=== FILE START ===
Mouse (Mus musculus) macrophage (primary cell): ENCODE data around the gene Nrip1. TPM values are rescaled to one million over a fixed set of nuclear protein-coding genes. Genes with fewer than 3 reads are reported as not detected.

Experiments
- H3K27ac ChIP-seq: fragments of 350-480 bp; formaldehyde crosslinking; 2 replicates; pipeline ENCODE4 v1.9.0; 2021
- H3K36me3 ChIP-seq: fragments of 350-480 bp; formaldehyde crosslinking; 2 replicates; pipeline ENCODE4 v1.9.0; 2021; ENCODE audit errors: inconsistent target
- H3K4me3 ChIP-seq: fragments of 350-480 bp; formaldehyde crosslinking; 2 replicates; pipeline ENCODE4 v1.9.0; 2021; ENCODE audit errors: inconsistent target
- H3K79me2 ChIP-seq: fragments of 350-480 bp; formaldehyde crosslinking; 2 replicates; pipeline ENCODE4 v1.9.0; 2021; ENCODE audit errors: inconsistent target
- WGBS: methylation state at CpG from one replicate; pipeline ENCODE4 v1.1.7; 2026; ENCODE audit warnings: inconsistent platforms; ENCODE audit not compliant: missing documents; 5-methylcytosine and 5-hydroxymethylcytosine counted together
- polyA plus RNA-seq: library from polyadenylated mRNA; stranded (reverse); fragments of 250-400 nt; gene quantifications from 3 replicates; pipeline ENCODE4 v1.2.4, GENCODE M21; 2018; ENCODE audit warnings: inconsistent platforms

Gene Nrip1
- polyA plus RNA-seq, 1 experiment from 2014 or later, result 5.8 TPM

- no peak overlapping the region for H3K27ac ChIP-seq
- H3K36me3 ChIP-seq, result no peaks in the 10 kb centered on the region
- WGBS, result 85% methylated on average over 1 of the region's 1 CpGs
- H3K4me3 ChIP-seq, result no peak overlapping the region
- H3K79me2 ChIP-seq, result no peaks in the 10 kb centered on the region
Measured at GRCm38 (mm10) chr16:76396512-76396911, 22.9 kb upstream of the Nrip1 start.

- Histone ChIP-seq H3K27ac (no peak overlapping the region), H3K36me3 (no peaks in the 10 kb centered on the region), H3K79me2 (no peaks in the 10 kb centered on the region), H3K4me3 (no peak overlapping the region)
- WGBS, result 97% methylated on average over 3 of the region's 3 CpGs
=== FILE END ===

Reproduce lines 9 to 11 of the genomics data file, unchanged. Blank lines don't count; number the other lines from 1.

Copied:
Gene Nrip1
- polyA plus RNA-seq, 1 experiment from 2014 or later, result 5.8 TPM

- no peak overlapping the region for H3K27ac ChIP-seq